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Pay It Forward

“Rabbi Epstein didn’t steal that line from me,” I said. “I stole it from him"




ne of the greatest experiences of my professional career was working in the Yesod program. Yesod was a gap-year post-high school program in Israel for boys who needed a small program with lots of individual attention. For many of our boys, it was their chance for a fresh start: They hadn’t done well in high school and most of them struggled with issues like trauma or substance abuse. What made Yesod so incredible was the staff, many of whom have become legends in their fields: Rabbi Yitzchok Kornblau, Rabbi AM Nussbaum, Rabbi Jacob Banning, Rabbi Shmuel Rosenberg, Rabbi CT Goldsmith, Rabbi Ely Bayles, Rabbi Shalom Eidelman, Rabbi Mordechai Levine, and Rabbi Liberman, among others. We weren’t just colleagues but close friends, which I believe strongly influenced the degree of success our talmidim experienced. A therapist at Retorno Rehab of Beit Shemesh once told me that, “Yesod is not a yeshivah or a program, it’s a family.”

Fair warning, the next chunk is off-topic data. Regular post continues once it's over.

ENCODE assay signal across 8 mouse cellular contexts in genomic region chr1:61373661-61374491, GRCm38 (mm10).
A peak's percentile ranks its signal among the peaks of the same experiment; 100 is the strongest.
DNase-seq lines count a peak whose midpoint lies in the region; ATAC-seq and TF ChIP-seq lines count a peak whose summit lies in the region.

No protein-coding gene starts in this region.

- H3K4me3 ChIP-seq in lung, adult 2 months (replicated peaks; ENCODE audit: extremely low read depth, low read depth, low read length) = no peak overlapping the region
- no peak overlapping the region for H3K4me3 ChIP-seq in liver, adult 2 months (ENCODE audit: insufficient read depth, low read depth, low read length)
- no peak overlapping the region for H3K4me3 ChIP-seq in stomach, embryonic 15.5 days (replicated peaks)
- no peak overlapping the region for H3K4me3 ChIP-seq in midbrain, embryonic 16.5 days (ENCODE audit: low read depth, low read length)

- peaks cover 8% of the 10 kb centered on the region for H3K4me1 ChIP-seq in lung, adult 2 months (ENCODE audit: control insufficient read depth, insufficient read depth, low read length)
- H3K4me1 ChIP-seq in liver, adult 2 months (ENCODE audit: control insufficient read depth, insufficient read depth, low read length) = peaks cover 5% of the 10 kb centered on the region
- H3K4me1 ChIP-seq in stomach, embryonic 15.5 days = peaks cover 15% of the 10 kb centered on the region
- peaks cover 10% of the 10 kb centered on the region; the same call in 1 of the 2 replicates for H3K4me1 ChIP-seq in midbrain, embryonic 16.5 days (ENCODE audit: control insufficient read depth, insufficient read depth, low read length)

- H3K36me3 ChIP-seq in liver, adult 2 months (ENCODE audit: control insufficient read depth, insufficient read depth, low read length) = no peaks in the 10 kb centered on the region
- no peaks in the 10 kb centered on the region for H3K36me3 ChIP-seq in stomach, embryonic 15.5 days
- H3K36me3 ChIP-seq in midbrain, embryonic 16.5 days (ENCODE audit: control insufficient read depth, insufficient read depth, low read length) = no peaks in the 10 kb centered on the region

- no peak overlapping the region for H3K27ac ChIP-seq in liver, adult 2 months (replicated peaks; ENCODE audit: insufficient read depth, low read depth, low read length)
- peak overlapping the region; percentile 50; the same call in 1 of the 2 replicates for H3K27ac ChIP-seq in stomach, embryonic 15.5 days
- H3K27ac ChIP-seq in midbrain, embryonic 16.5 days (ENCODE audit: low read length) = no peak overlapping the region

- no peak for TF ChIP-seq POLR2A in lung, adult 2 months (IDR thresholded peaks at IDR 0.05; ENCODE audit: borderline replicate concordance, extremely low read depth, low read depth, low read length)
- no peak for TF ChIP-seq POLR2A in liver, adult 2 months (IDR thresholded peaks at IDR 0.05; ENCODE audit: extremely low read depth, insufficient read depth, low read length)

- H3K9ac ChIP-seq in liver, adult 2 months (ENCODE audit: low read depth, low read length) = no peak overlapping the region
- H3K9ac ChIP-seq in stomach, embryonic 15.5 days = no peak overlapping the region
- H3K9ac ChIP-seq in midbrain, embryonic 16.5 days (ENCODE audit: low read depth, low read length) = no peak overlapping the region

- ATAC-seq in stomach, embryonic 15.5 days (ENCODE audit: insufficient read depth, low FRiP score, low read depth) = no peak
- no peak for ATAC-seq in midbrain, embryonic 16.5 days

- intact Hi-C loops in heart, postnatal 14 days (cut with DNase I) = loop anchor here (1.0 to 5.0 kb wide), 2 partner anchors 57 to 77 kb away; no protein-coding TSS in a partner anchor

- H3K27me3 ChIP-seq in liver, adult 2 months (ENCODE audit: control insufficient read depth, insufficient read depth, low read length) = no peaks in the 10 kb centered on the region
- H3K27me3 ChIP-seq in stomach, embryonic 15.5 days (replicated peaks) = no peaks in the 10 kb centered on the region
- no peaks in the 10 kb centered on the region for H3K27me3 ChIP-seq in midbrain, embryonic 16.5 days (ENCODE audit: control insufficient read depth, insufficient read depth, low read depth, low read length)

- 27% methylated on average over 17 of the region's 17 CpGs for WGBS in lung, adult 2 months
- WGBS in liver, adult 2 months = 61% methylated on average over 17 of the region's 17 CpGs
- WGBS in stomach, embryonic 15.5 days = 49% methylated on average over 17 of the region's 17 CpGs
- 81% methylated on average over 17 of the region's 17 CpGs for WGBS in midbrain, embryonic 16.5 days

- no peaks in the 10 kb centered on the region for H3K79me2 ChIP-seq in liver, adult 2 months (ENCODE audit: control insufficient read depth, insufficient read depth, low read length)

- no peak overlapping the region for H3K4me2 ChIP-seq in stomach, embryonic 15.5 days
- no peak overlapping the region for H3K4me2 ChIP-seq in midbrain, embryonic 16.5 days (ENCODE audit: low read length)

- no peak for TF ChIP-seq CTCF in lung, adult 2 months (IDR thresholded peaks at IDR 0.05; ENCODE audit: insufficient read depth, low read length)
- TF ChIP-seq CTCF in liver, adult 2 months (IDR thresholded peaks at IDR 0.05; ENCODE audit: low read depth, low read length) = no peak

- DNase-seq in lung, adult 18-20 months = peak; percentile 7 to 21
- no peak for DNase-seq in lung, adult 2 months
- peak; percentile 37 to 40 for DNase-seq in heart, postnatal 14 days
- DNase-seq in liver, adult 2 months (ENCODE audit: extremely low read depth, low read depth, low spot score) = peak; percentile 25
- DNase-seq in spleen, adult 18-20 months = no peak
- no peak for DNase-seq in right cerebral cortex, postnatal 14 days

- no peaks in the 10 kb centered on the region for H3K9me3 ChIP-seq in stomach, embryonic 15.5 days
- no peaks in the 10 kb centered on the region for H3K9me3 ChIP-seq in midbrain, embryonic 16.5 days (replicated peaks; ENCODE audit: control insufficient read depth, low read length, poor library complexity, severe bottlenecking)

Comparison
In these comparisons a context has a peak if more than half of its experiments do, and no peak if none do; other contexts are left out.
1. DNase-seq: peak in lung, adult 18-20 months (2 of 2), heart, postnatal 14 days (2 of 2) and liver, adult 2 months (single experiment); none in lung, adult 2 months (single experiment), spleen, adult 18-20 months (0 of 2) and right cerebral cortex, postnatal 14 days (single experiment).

One morning the door to my office swung open to admit Rabbi Kornblau, who was wrapping up a phone call. “Okay, see you at one,” I heard him say. He ended the call and filled me in. “Kid coming for an interview with his dad.”

It was November, way too early to be interviewing for the next year. I just looked at him.

“For this year,” he clarified.

At Yesod we had a rule. We didn’t accept guys in middle of the year. We started the program each year with a new group and ended it with the same group. It lent a certain cohesiveness to the program, a flow. Introducing new people in the middle could be very risky. Among the rebbeim, I was personally one of the more vocal about keeping this rule.

Rabbi Rosenberg walked in as I opened my mouth to protest.

“Interview at one if you’re around then,” Rabbi Kornblau told him.

“For this year,” I interjected.

“I know,” Rabbi Rosenberg said. “But it gets better.”

They had obviously discussed this already. I looked over at Rabbi Kornblau, he was smiling. He always smiled when he was telling me something I didn’t want to hear.

“He’s 17,” Rabbi Kornblau said.

Another problem. Our boys were usually 18 and had already graduated high school. A one-year age difference might not sound like much, but the truth is that from ages 16–20, every year makes a big difference. If this kid was 17, it meant he was still in high school and not yet ready for our program.

“No,” I said simply.

“Yossi, his father was in tears on the phone. If you had taken the call I promise we would still be meeting the kid.”

I knew he was right, but I didn’t like it.

“Fine,” I said. “But I’m going to try my hardest to convince them that he doesn’t belong here.”

“Wait, there’s more,” Rabbi Rosenberg continued.